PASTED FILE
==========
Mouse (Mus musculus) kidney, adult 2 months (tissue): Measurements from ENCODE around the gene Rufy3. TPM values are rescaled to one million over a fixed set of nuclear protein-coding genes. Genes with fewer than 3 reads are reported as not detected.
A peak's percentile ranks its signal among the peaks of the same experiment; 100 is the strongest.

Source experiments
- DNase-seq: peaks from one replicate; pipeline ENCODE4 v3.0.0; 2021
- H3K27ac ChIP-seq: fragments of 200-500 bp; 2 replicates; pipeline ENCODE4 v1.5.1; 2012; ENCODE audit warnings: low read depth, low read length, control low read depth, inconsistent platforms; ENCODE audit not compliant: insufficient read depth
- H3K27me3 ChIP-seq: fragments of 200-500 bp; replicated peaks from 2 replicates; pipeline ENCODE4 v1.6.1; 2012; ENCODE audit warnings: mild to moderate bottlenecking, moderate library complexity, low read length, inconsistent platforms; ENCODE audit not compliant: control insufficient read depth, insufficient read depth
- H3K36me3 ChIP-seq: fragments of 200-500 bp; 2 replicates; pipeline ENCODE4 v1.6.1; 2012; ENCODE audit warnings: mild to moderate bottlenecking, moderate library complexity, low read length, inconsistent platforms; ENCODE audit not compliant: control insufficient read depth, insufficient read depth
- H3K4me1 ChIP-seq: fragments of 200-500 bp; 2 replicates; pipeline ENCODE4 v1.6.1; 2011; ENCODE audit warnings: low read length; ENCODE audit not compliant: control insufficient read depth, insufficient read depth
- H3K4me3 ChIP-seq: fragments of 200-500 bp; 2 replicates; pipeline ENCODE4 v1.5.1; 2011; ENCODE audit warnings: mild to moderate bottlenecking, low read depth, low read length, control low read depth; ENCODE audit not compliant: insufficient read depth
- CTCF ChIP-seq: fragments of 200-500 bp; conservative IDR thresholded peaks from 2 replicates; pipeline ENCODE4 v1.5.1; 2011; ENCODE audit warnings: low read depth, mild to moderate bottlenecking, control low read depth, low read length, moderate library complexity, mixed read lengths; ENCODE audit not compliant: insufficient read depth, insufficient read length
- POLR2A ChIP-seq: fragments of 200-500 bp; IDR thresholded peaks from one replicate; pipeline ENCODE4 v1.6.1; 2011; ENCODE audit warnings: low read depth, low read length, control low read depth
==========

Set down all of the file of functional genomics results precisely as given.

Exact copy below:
Mouse (Mus musculus) kidney, adult 2 months (tissue): Measurements from ENCODE around the gene Rufy3. TPM values are rescaled to one million over a fixed set of nuclear protein-coding genes. Genes with fewer than 3 reads are reported as not detected.
A peak's percentile ranks its signal among the peaks of the same experiment; 100 is the strongest.

Source experiments
- DNase-seq: peaks from one replicate; pipeline ENCODE4 v3.0.0; 2021
- H3K27ac ChIP-seq: fragments of 200-500 bp; 2 replicates; pipeline ENCODE4 v1.5.1; 2012; ENCODE audit warnings: low read depth, low read length, control low read depth, inconsistent platforms; ENCODE audit not compliant: insufficient read depth
- H3K27me3 ChIP-seq: fragments of 200-500 bp; replicated peaks from 2 replicates; pipeline ENCODE4 v1.6.1; 2012; ENCODE audit warnings: mild to moderate bottlenecking, moderate library complexity, low read length, inconsistent platforms; ENCODE audit not compliant: control insufficient read depth, insufficient read depth
- H3K36me3 ChIP-seq: fragments of 200-500 bp; 2 replicates; pipeline ENCODE4 v1.6.1; 2012; ENCODE audit warnings: mild to moderate bottlenecking, moderate library complexity, low read length, inconsistent platforms; ENCODE audit not compliant: control insufficient read depth, insufficient read depth
- H3K4me1 ChIP-seq: fragments of 200-500 bp; 2 replicates; pipeline ENCODE4 v1.6.1; 2011; ENCODE audit warnings: low read length; ENCODE audit not compliant: control insufficient read depth, insufficient read depth
- H3K4me3 ChIP-seq: fragments of 200-500 bp; 2 replicates; pipeline ENCODE4 v1.5.1; 2011; ENCODE audit warnings: mild to moderate bottlenecking, low read depth, low read length, control low read depth; ENCODE audit not compliant: insufficient read depth
- CTCF ChIP-seq: fragments of 200-500 bp; conservative IDR thresholded peaks from 2 replicates; pipeline ENCODE4 v1.5.1; 2011; ENCODE audit warnings: low read depth, mild to moderate bottlenecking, control low read depth, low read length, moderate library complexity, mixed read lengths; ENCODE audit not compliant: insufficient read depth, insufficient read length
- POLR2A ChIP-seq: fragments of 200-500 bp; IDR thresholded peaks from one replicate; pipeline ENCODE4 v1.6.1; 2011; ENCODE audit warnings: low read depth, low read length, control low read depth